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A diverse smattering of groups — from law enforcement officials to victims advocates — have argued that the current registry, which requires most offenders to register for life, is too much of a blunt instrument.“They’re all lumped into one category and they all get a life sentence,” said Rep. Phillips, a retired highway patrolman, is sponsoring a bill that would keep minor offenses off the registry and allow nearly a third of the roughly 14,000 people on the registry to petition for removal from the list within the next 20 years. How long they have to wait would be determined by individual “risk assessment reports” done by mental health professionals.Both bills have made it out of the House Crime Prevention and Public Safety Committee, leaving Republican legislative leaders to decide which bill to present to the full House.
Most are moving toward more stringent requirements to comply with federal guidelines, said Wayne Logan, a professor at Florida State University’s law school.“There is a lot of flux right now,” said Logan, author of the book, “Knowledge as Power: Criminal Registration and Community Notification Laws in America.”Logan said research into the effectiveness of public registries is limited, and offers mixed results.
And, she pointed out, they were found in a secret, password-protected file. As a prosecutor, it’s very burdensome for the state to maintain a registry.”TRIMMING THE LISTTo winnow the registry’s rolls, both bills in the Missouri House would group sex offenders into three tiers. Phillips’ bill would rely on the severity of the criminal charge.
Kilgore also said that according to a Hazelwood police report, Bacon admitted downloading the images. People who fall in the least serious tier — convicted of crimes such as second-degree endangering the welfare of a child — could petition to get off the registry after 10 years.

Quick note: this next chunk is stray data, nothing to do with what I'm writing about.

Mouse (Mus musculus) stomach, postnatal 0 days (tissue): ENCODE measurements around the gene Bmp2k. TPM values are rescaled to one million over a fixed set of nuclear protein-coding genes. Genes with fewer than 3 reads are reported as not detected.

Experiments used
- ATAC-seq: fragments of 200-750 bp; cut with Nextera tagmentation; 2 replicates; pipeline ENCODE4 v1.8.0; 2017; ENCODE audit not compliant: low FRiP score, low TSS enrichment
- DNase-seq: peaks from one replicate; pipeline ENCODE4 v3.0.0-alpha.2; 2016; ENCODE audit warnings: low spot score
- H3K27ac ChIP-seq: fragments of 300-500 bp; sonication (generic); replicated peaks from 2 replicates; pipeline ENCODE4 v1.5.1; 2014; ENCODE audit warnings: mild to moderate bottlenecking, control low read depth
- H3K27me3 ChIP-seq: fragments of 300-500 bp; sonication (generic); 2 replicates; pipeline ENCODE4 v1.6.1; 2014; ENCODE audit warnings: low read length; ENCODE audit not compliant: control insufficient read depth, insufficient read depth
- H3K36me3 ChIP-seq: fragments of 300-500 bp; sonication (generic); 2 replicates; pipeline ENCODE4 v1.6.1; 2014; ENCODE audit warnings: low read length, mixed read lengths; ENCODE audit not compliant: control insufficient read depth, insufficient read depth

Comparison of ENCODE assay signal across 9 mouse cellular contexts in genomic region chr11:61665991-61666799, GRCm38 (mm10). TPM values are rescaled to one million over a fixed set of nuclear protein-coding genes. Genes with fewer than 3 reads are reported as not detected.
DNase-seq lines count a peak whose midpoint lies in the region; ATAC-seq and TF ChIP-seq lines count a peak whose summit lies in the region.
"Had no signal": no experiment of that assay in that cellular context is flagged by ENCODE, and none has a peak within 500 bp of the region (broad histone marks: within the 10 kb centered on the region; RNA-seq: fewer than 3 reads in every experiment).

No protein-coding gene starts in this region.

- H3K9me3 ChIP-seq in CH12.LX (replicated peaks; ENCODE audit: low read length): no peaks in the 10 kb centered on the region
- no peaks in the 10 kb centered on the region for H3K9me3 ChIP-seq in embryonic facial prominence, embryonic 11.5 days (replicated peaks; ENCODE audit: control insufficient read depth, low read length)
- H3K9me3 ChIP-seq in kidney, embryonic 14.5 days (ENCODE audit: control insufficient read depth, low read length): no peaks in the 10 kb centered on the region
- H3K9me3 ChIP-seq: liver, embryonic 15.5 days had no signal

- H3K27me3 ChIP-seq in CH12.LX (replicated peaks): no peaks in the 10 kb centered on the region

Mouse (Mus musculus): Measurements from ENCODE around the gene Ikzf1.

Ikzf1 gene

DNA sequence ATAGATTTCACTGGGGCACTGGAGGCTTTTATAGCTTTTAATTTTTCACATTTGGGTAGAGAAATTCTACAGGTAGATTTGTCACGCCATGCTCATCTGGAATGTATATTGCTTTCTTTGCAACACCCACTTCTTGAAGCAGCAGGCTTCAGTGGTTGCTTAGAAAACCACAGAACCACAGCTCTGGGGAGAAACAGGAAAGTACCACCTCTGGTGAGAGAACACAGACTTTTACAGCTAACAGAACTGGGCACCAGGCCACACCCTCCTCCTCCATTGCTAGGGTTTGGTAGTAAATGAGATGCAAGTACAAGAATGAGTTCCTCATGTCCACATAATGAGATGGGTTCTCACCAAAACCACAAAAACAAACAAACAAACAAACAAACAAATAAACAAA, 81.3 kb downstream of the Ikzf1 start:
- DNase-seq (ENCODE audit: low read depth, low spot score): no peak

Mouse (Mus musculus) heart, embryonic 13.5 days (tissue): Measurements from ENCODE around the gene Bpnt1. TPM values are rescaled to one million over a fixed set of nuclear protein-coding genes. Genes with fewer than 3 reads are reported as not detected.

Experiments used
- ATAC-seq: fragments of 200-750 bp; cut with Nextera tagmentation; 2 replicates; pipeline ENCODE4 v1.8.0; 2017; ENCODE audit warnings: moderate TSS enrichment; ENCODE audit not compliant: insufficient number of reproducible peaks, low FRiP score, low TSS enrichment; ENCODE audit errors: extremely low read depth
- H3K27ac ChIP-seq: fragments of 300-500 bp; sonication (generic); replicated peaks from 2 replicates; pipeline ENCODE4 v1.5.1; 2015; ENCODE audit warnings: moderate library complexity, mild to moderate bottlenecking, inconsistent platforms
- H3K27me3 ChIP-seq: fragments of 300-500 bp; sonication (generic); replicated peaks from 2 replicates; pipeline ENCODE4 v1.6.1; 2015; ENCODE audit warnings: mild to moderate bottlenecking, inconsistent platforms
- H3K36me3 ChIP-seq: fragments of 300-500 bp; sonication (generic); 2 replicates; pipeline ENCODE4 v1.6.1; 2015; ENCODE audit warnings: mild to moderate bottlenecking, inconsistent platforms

“I don’t have a problem with him being on the sex offender registry,” she said. The second tier — those convicted of crimes such as second-degree statutory rape — could seek removal after 25 years.
Eric Bacon fears he will forever occupy a shameful sliver of cyberspace known as the sex offender registry.
Type in his name in the state’s search engine, and you can see where he lives and works, the cars he drives, along with the crime he committed more than a decade ago: Possession of child pornography — then a misdemeanor.
The registry, Bacon said, has cost him jobs, prompted neighbors to distribute fliers about him, and led to his arrest on a trespassing charge last fall when dropping his teenage son off at school.“At 25, my life basically was over,” said Bacon, now 36.
Bacon, however, sees hope in proposed changes to the registry that legislators are debating in Jefferson City. Clair, would give all offenders on the list a chance to petition for removal from the list eventually.
One recent study showed that while registries can serve as a deterrent, Logan said, they can also promote recidivism by making life too difficult.“They can never get out from that shadow,” he said.
Eleven years ago, Bacon, a former Marine, had gotten in the habit of downloading large files of heavy metal music at work from the then popular file-sharing service called Morpheus. Charles County, where police found different images on a disc that he had brought home from work.
But one day, a human resources officer at his company summoned him to a conference room where two detectives were waiting. Bacon pleaded guilty in both instances in exchange for probation and suspended imposition of sentence.
He was informed that images of children in sexual acts had been found on his computer. The images, he said, were embedded in the music files he downloaded and he had no knowledge of their existence. The crime, he was told, would never go on his record.“I was young,” Bacon said. I was scared.”He now wishes he would have fought the charges. Charles County judge who presided over Bacon’s case, wrote in his order that “although the defendant did not intend to download and transfer the images to the compact disc, the discs were in the defendant’s custody and control.”A few years later, new state and federal laws required Bacon to register as a sex offender. Louis County assistant prosecutor who has specialized in sex crime cases for the past 10 years, said one of the images depicted a 4-year-old.